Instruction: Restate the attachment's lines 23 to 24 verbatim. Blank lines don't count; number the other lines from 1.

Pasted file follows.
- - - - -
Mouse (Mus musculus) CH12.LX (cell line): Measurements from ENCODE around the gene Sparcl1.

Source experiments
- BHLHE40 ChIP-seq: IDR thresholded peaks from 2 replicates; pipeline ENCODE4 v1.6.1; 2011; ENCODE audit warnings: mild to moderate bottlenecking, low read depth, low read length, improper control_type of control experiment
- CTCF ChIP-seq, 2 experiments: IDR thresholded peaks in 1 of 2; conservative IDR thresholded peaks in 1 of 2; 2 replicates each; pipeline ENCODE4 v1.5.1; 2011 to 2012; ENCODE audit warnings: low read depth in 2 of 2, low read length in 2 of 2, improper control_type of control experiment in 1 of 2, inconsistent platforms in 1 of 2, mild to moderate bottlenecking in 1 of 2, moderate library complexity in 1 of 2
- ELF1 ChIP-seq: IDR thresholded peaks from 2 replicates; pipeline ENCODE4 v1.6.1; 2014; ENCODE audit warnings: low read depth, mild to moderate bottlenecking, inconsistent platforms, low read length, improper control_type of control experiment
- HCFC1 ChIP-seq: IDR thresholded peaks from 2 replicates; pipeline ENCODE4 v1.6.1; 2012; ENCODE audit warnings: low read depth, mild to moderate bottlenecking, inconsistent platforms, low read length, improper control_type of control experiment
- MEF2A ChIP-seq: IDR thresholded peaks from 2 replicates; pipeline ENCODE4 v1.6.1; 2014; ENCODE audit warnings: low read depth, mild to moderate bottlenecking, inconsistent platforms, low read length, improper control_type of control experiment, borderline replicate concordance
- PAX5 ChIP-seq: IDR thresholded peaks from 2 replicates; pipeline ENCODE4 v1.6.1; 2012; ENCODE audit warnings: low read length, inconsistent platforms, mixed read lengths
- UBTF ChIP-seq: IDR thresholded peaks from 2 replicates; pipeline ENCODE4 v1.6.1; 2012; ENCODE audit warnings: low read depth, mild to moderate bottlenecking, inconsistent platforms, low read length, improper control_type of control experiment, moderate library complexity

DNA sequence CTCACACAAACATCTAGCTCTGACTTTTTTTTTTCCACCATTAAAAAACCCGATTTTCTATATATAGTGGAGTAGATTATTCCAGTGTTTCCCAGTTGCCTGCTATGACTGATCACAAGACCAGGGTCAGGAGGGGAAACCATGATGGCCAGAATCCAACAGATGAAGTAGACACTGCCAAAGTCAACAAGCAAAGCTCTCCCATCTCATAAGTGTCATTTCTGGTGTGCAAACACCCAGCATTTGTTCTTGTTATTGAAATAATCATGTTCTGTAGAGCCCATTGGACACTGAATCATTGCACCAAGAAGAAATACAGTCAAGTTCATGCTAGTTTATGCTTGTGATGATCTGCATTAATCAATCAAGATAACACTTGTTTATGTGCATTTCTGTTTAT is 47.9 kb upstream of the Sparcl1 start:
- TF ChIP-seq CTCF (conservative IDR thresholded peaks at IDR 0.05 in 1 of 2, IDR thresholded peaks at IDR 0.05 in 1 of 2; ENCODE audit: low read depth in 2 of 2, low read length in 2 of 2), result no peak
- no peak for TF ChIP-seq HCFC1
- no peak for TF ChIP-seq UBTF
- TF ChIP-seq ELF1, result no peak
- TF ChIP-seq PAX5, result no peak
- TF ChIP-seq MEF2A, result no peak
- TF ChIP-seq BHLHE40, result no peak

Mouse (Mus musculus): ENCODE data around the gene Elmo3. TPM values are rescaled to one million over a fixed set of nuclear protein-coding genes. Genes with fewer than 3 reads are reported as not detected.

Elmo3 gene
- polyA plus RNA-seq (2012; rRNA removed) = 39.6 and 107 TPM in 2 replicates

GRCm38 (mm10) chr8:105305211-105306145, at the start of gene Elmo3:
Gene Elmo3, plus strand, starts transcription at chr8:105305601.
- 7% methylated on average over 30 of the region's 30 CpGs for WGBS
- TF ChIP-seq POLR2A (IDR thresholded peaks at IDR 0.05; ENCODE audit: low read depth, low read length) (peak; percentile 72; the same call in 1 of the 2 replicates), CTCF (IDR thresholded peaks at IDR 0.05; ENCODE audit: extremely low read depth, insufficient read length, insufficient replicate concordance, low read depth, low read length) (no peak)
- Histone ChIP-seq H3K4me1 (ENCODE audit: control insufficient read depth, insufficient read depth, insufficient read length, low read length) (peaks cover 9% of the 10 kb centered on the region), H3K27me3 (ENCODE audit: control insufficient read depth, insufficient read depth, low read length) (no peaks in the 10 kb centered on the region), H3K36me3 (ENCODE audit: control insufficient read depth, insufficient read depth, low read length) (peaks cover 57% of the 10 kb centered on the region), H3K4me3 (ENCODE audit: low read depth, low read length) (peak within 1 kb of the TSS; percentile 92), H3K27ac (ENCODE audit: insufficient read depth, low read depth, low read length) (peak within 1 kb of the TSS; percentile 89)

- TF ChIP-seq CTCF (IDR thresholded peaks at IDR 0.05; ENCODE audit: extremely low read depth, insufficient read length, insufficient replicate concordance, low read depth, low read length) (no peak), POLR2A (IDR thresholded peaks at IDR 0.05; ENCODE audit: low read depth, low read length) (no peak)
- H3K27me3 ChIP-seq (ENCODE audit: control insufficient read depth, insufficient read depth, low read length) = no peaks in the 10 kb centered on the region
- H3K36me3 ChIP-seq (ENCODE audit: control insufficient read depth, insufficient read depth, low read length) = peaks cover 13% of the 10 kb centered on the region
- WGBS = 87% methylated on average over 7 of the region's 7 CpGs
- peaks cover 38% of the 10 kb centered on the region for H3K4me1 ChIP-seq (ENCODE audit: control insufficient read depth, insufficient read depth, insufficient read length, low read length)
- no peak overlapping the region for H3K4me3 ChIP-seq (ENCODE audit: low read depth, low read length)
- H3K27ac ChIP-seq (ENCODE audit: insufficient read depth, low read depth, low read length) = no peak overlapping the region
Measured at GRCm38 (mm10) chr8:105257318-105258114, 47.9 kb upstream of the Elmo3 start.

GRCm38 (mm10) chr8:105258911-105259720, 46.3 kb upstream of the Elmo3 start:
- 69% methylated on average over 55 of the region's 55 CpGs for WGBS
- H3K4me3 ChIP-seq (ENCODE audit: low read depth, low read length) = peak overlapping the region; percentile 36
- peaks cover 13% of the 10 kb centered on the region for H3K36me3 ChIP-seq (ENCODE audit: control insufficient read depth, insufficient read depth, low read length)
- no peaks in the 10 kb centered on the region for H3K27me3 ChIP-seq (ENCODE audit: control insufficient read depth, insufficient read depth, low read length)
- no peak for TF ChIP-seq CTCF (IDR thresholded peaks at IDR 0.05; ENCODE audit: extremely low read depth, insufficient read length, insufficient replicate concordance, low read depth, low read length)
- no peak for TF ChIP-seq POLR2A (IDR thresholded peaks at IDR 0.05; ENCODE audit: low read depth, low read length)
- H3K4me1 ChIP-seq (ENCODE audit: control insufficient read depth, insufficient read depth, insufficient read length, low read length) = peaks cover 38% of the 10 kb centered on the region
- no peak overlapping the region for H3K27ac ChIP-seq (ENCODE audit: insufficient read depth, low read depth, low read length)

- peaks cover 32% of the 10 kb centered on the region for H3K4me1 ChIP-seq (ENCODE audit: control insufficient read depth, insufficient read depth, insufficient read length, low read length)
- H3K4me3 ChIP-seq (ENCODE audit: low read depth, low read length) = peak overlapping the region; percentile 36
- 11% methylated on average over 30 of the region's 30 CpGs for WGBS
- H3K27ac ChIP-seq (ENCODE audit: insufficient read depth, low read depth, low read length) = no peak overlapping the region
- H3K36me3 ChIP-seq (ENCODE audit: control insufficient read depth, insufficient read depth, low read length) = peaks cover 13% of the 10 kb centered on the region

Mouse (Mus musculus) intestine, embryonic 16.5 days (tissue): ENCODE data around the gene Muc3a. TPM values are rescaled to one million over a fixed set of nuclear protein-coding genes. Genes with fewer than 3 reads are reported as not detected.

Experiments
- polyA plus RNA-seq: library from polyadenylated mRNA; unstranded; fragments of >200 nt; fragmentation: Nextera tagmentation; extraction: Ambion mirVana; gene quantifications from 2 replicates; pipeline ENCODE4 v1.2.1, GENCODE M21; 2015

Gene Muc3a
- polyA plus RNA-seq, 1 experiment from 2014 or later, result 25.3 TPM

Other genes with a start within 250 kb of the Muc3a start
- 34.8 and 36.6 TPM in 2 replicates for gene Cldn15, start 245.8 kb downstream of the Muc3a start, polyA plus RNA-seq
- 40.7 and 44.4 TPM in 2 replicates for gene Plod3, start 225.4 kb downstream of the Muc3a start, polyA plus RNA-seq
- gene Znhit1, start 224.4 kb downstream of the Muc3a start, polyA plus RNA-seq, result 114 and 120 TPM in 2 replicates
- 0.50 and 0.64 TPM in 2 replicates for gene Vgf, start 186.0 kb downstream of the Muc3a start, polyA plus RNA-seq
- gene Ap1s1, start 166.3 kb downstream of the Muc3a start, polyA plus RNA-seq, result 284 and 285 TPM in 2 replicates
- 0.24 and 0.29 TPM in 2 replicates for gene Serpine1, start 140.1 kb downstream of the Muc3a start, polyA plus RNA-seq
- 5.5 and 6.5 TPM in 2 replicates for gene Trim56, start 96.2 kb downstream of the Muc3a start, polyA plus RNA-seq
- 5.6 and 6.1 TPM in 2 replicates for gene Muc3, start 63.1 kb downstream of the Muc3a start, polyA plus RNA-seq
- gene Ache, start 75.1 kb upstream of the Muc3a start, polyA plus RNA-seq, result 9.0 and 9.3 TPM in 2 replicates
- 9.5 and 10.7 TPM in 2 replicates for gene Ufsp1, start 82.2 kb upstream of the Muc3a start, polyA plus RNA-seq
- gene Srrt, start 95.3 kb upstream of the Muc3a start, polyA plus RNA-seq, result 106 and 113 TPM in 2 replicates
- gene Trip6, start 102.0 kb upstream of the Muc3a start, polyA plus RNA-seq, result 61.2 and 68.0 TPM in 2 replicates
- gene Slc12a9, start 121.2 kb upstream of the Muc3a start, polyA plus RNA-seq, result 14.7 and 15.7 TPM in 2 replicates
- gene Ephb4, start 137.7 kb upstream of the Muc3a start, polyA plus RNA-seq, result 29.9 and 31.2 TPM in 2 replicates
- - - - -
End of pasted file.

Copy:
- 7% methylated on average over 30 of the region's 30 CpGs for WGBS
- TF ChIP-seq POLR2A (IDR thresholded peaks at IDR 0.05; ENCODE audit: low read depth, low read length) (peak; percentile 72; the same call in 1 of the 2 replicates), CTCF (IDR thresholded peaks at IDR 0.05; ENCODE audit: extremely low read depth, insufficient read length, insufficient replicate concordance, low read depth, low read length) (no peak)